Microorganisms have traditionally been selected for fermentation of milk on their ability to grow in milk. However nowadays the trend is towards including probiotic bacteria, i.e. those bacteria that have been suggested to provide additional health benefits to the consumer. Probiotic microorganisms have beneficial effects when ingested such as lowered incidence of colon cancer, the suppression of putrefactive and pathogenic bacteria by competitive exclusion and the production of organic acids, diacetyl and bacteriocins and a hypocholesterolemic effect, to mention but a few. To be more effective, the proposed microorganisms must be of human origin. Lactobacillus acidophilus and Bifidobacterium bifidum, which are two of the most successful probiotic bacteria used commercially, are normal inhabitants of the intestine of many animals including humans. They must however maintain their viability and activity in the bio-product in which they are formulated to be available at the right level at the time of consumption. A number of factors affect their viability, including low pH, the type of culture used and availability of essential amino acids. The choice of ingredients in the mix is crucial since it affects a number of mix properties such as pH and availability of nutrients. The demand for low fat products is a very strong driving force on the market place. However, reducing the fat content of such complex products as frozen dairy desserts is very difficult, since fat forms an integral part of the product. Removing fat poses a number of challenges as to which other ingredients to add in its place. Microparticulated whey protein concentrates have been formulated by food technologists to mimic the functionalities of fat especially as far as creaminess is concerned. Little information is available on fat replacement in frozen yoghurt, in terms of both its effects on the survival of probiotic bacteria and on some important quality parameters. Likewise, little research, if any, has been done on the perception of strawberry flavour in fat-free ice-creams and similar products. The purpose of the present study was thus to provide information on fat replacement by a microparticulated whey protein concentrate (Simplesse® 500) in frozen yoghurts and its influence on the survival of 1. acidophilus and B. bifidum. Several quality parameters of the frozen yoghurts were also evaluated. Frozen yoghurts were prepared by inoculating the mix with an ABT (acidophilus, bifidum and thermophilus) culture. Four mixes were formulated to contain 10% (m/m) milk fat, 5% (m/m) milk fat, 5% (m/m) of the microparticulated whey protein concentrate (WPC) and 3.4% (m/m) of the microparticulated WPC respectively. Decreasing milk fat from 10% to 5%, together with the addition of more milk solids-not-fat, did not lead to a significant increase (p > 0.05) in the acidity of the mix. Likewise the buffering capacity in both alkaline and acidic conditions were not significantly different (p > 0.05). Substituting fat with Simplesse® 500 at 3.4% levelled to a significant decrease in the pH of the mix (p < 0.05), which was due to the presence of more weak acids. The addition of the microparticulated WPC also led to an increase in the buffering capacity of the mix, which was due to an increase in weak acids and other buffer systems present in milk such as the citrate and phosphate systems. The addition of more Simplesse® 500 did not result in a significantly higher acidity (p > 0.05) since whey proteins are only weak acids. The viability of all three the bacteria types present in the ABT culture did not seem to be related to the presence or absence of the microparticulated WPC. The numbers of Streptococcus salivarius subsp. thermophilus, 1. acidophilus and of B. bifidum did not differ significantly (p > 0.05) between the four yoghurt mixes after incubation, ageing, whipping and freezing and three weeks of storage. However, only S. salivarius subsp. thermophilus and 1. acidophilus increased in numbers during fermentation in all the yoghurt mixes and only S. salivarius subsp. thermophilus increased significantly (p < 0.05) as a result of ageing in all the yoghurt mixes. Although the addition of the microparticulated WPC led to an increase in the acidity of the yoghurt mixes it also led to an increase in the buffer capacity, which thus helped to maintain the numbers of S. salivarius subsp. thermophilus and 1. acidophilus at the same level as in the mixes containing milk fat. While S. salivarius subsp. thermophilus and 1. acidophilus grew to numbers greater than 107 cfu/g, B. bifidum did not grow at all in any of the yoghurt mixes and the results suggest that they might not be available at the right level to have any therapeutic benefits to the consumers. Decreasing fat content led to an obvious increase in coarseness of frozen yoghurts (p < 0.05). The increasing perceived coarseness could be related to the amount of ice nuclei formed during whipping and freezing. The addition of the microparticulated whey protein concentrate could have resulted in a decrease in the freezing point, low enough to lead to a decrease in the amount of ice nuclei formed as a result of whipping and freezing. Therefore, the amount of unfrozen water available to freeze during hardening increased, thereby leading to an increase in the size of ice crystals. Fat is also known to decrease the size of ice crystals and the presence of more fat could also have led to an increased perception of smoothness. Increasing fat content led to a decrease in the perception of strawberry flavour and an increased perception of an aftertaste (p < 0.05). Fat is known to bind lipophilic compounds as well as decrease the melting rate and mass transfer, both of which will decrease the release of flavour compounds.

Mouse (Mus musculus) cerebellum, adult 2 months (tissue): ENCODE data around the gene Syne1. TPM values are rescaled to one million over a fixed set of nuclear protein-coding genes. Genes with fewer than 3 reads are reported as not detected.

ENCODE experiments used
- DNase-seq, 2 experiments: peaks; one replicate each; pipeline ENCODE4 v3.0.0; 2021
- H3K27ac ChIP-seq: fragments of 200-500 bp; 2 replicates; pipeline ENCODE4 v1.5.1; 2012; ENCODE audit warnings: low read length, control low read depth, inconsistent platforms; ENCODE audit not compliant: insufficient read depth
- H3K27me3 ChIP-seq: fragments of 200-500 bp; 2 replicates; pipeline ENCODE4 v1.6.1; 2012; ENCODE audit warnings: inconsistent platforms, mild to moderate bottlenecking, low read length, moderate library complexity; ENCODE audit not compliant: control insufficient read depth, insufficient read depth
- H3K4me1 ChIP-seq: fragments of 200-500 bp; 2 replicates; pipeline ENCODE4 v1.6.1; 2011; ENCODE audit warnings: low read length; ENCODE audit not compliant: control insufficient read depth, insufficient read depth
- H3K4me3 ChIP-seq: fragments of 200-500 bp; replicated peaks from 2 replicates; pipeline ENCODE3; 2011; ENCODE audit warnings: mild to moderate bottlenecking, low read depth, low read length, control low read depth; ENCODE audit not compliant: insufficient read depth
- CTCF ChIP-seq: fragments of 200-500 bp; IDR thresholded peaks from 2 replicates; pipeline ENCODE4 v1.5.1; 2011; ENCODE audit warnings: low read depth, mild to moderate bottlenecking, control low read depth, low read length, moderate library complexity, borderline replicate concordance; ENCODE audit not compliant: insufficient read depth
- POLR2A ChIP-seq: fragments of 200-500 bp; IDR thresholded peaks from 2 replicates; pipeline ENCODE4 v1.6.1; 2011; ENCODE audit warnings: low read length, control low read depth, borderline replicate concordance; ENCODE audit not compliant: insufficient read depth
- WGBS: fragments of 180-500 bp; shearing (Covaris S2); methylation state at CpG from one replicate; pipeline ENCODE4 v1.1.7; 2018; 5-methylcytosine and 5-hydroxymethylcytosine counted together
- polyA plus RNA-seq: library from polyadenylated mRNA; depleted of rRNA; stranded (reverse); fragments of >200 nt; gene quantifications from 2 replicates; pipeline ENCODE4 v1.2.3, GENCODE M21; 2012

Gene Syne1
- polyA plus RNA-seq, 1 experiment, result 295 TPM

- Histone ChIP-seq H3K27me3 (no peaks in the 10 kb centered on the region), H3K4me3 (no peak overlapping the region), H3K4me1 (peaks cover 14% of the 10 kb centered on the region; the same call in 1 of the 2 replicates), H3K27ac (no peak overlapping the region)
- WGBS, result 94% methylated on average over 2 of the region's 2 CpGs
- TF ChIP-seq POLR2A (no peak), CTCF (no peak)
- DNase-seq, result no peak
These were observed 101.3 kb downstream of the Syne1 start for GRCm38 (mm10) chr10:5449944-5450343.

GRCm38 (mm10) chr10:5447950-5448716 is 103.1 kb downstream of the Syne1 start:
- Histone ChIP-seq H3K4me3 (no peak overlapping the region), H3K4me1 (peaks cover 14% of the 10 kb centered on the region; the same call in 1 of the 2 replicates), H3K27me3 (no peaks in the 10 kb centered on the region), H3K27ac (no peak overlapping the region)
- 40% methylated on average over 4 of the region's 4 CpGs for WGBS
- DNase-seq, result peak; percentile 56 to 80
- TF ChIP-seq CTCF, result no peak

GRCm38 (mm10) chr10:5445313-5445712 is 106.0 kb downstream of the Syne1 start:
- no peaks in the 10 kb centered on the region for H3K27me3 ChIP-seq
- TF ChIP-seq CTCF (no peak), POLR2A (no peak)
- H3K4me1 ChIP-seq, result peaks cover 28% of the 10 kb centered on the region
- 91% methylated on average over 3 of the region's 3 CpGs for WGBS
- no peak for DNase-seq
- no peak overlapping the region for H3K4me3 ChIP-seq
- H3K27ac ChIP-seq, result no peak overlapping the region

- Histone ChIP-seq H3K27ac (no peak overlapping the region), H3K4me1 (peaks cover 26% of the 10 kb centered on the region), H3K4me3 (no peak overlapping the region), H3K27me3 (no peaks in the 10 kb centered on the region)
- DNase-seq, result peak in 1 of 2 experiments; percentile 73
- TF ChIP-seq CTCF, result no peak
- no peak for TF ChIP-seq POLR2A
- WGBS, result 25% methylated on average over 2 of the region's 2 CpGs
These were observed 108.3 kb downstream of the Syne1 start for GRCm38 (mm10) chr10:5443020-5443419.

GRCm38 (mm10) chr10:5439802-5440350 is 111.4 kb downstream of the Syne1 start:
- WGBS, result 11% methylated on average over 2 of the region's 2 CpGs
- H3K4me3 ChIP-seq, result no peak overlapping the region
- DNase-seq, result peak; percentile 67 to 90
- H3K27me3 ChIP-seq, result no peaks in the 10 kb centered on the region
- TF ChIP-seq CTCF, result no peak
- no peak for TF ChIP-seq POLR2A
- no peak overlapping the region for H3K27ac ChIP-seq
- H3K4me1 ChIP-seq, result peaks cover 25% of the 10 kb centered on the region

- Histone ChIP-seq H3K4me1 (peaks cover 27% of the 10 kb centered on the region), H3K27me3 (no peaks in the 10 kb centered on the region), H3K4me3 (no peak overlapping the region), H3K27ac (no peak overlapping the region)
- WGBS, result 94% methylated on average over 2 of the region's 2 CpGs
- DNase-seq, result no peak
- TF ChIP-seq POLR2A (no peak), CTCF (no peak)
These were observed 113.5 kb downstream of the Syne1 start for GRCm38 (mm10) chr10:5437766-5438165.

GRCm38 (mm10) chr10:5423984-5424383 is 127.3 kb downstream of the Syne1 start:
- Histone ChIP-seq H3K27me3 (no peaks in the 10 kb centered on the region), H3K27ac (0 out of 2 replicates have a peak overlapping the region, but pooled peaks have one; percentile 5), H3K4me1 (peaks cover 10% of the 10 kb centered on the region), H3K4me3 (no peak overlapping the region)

Dissertation (MSc (Food Science))--University of Pretoria, 2006.